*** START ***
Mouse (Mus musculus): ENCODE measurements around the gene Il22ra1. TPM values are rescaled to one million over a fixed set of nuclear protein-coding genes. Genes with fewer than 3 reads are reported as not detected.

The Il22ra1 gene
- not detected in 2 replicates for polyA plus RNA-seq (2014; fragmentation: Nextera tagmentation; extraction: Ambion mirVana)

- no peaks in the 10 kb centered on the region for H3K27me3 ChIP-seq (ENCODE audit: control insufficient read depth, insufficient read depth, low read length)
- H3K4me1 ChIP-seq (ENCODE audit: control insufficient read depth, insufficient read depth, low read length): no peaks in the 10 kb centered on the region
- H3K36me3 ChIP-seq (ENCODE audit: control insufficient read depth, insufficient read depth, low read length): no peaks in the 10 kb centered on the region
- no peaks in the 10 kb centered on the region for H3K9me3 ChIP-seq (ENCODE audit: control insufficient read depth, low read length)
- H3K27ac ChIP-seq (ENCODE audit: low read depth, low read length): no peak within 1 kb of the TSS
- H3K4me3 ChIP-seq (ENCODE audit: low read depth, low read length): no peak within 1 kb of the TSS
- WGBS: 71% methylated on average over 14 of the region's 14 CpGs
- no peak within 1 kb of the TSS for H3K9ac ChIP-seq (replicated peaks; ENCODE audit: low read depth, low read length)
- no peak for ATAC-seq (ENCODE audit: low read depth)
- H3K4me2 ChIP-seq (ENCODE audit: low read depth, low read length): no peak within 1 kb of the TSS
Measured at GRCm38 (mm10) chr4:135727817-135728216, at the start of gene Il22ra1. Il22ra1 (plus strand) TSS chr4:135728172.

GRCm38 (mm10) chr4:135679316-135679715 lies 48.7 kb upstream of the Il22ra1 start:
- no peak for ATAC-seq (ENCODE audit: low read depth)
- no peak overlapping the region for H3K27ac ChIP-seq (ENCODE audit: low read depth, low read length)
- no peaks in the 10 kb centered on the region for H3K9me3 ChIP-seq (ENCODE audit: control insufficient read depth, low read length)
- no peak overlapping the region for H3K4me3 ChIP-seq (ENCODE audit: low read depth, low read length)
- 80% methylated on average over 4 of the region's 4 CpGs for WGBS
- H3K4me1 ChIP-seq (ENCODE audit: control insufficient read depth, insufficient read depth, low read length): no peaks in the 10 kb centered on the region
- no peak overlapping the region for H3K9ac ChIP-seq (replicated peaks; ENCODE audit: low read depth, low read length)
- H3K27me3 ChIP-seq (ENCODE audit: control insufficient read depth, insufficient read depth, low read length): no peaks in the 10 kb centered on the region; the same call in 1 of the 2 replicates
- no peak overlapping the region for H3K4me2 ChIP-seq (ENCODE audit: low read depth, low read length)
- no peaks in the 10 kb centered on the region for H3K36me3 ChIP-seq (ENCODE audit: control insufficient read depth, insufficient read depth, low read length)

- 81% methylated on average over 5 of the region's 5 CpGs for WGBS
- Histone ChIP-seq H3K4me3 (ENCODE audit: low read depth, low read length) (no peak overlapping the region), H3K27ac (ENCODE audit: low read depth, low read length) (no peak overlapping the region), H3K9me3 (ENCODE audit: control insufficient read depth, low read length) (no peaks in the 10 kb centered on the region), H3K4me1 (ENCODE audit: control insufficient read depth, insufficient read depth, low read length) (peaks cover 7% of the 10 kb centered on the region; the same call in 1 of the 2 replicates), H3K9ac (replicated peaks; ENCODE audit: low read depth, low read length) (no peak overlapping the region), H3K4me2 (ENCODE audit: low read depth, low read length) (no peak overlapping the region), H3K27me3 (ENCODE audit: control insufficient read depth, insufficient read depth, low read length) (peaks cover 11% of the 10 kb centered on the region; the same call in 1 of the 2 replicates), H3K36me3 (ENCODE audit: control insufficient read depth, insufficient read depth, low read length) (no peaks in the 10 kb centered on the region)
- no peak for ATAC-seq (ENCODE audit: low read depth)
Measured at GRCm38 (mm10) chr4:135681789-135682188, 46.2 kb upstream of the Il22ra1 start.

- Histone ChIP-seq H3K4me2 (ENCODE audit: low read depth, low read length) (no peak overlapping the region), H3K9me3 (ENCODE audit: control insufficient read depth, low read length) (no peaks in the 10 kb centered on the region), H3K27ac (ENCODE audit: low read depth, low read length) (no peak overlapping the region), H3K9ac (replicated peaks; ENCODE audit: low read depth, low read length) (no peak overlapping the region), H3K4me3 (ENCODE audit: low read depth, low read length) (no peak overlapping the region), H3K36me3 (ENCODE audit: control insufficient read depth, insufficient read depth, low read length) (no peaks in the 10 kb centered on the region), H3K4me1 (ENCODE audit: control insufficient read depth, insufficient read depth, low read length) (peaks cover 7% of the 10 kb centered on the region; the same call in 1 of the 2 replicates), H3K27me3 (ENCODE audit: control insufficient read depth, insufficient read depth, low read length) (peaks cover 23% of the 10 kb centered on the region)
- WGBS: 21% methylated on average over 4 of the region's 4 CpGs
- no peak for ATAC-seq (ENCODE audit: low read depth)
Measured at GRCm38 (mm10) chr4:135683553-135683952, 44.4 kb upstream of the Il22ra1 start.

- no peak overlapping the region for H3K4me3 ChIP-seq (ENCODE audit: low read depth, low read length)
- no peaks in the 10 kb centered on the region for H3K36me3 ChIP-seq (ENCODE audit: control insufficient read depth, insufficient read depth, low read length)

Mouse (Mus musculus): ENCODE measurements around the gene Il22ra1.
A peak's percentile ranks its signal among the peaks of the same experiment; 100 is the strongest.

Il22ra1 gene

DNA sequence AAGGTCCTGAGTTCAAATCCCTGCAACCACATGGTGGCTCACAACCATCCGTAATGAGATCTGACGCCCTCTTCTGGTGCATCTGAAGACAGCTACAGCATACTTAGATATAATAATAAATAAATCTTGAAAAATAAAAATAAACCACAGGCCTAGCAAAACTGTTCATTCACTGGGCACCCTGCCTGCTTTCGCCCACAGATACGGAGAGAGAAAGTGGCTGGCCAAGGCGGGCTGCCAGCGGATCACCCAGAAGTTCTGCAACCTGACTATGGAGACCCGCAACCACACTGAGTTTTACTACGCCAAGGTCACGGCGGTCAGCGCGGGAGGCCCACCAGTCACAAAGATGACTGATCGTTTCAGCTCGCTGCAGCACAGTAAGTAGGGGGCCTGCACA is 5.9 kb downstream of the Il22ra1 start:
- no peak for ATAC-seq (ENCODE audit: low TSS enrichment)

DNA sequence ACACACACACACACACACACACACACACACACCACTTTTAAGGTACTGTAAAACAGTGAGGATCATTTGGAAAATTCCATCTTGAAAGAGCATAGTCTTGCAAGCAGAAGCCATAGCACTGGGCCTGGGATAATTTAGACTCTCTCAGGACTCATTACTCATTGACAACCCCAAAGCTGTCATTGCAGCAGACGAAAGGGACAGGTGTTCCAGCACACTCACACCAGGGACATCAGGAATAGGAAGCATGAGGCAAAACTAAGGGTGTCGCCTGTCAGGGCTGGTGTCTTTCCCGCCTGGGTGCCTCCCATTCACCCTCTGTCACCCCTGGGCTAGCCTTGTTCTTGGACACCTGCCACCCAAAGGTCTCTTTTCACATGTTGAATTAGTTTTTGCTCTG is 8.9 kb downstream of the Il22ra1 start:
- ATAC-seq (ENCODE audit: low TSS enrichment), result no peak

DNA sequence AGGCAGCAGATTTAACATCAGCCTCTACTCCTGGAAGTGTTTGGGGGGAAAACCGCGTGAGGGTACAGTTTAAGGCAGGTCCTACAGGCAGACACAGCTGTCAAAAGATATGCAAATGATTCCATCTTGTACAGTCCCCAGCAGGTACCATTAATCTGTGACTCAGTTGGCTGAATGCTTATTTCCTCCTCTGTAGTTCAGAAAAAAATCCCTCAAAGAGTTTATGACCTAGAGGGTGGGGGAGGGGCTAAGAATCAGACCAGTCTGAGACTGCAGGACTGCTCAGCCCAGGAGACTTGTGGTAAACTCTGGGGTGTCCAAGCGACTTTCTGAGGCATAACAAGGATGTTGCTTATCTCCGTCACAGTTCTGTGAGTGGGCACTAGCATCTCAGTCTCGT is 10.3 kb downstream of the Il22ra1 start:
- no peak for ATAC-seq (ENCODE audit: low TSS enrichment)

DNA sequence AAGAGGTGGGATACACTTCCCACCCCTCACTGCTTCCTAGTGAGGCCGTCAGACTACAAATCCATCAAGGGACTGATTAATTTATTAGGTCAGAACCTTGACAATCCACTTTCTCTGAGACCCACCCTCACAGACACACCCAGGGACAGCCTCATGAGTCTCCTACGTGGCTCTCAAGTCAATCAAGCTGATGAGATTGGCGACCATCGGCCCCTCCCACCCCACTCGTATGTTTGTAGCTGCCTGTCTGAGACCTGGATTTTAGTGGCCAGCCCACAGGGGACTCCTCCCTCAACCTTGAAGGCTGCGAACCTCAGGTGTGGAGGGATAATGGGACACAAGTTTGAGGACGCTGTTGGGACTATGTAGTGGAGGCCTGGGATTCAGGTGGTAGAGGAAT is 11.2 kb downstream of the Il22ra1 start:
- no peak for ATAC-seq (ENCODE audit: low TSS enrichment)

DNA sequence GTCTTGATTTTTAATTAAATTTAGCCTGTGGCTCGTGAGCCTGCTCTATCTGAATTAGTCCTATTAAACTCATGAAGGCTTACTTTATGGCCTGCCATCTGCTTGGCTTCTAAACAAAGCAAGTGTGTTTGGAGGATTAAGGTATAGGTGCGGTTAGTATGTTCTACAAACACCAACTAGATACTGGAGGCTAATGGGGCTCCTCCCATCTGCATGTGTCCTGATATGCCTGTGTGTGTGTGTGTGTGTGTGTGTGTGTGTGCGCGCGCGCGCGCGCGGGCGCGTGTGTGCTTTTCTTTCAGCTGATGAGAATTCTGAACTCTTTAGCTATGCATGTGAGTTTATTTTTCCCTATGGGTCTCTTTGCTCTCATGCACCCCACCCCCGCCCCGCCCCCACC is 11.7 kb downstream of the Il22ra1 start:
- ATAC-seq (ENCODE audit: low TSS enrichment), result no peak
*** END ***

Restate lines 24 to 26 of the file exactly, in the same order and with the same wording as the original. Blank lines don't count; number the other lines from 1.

- no peak overlapping the region for H3K4me2 ChIP-seq (ENCODE audit: low read depth, low read length)
- no peaks in the 10 kb centered on the region for H3K36me3 ChIP-seq (ENCODE audit: control insufficient read depth, insufficient read depth, low read length)

- 81% methylated on average over 5 of the region's 5 CpGs for WGBS